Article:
Search engine company Google told the UK High Court that it is not bound by UK privacy laws as it was a US company, after it was accused by privacy campaigners of illegally tracking users online.
A group of Britons is planning to take legal action over the way it skirted settings on the iPhone to collect their personal information.
The company has told the UK High Court that it is not subject to UK privacy laws because it is a US company.
Google has already been penalised $22.5m (£14.4m) by the United States authorities over the practice.
According to the claimants, it showed Google's policies "don't respect" British privacy laws.
Claimant Marc Bradshaw said: "It seems absurd to suggest that consumers can't bring a claim against a company which is operating in the UK and is even constructing a $1bn headquarters in London."
Another claimant Judith Vidal-Hall said, "Google's position on the law is the same as its position on tax: they will only play or pay on their home turf."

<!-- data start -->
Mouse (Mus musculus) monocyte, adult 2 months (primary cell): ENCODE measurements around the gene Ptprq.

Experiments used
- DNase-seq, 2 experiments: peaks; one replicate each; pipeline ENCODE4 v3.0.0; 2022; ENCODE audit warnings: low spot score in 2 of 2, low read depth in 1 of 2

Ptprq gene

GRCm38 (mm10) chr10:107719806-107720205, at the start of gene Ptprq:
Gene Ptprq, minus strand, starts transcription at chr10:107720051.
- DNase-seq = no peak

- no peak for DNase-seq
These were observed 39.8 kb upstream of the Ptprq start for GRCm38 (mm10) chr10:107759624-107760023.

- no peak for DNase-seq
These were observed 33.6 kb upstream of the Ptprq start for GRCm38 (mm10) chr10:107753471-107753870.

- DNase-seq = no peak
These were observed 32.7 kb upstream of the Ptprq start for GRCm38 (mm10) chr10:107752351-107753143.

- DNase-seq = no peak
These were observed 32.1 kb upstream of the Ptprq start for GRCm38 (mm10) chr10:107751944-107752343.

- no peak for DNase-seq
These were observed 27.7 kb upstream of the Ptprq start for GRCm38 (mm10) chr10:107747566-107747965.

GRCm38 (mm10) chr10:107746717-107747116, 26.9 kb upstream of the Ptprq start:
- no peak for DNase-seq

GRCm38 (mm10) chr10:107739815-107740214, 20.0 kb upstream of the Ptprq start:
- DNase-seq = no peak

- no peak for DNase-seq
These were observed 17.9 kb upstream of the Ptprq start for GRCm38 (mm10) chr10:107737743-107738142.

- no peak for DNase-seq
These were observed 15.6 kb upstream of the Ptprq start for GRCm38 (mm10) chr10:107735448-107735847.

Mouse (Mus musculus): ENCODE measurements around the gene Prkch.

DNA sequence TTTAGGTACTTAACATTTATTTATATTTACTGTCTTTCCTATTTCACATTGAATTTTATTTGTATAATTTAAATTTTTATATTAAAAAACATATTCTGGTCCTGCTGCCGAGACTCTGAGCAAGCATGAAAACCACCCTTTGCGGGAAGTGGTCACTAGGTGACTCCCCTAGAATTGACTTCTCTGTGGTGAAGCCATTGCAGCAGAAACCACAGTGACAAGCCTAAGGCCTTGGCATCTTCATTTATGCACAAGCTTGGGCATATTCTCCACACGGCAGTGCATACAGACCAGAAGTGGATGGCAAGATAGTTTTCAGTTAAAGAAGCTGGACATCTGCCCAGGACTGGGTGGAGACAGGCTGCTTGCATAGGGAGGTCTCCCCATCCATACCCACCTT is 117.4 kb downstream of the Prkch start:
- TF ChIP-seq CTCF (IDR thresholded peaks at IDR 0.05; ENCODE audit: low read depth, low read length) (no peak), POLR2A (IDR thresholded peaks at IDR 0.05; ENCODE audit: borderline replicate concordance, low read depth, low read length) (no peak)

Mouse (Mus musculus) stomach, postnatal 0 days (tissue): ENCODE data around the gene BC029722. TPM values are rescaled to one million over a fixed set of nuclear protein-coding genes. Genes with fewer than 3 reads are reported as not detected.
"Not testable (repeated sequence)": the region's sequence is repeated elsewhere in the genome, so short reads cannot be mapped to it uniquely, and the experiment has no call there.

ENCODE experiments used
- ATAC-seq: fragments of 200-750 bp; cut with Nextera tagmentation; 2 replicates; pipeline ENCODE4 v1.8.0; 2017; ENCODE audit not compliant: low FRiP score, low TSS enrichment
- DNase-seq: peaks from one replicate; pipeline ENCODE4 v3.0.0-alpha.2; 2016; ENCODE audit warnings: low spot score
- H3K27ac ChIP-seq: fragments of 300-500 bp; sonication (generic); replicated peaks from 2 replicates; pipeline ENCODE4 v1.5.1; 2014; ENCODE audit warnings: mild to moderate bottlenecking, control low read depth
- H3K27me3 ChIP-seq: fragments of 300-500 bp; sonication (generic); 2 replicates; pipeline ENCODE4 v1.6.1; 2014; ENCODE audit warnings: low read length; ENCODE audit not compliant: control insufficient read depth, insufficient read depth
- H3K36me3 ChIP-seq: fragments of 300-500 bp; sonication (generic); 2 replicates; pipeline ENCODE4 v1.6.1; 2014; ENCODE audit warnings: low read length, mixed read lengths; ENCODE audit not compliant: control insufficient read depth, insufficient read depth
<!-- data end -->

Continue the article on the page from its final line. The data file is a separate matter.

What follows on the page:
Big Brother Watch, a British civil liberties and privacy pressure group, director Nick Pickles said, "It is deeply worrying for a company with millions of British users to be brazenly saying they do not regard themselves bound by UK law."
Although the ICO can fine Google, the maximum fine it can demand is £500,000, which has left the plaintiffs unhappy.
Established in 1957, BCS, The Chartered Institute for IT, promotes wider social and economic progress through the advancement of information...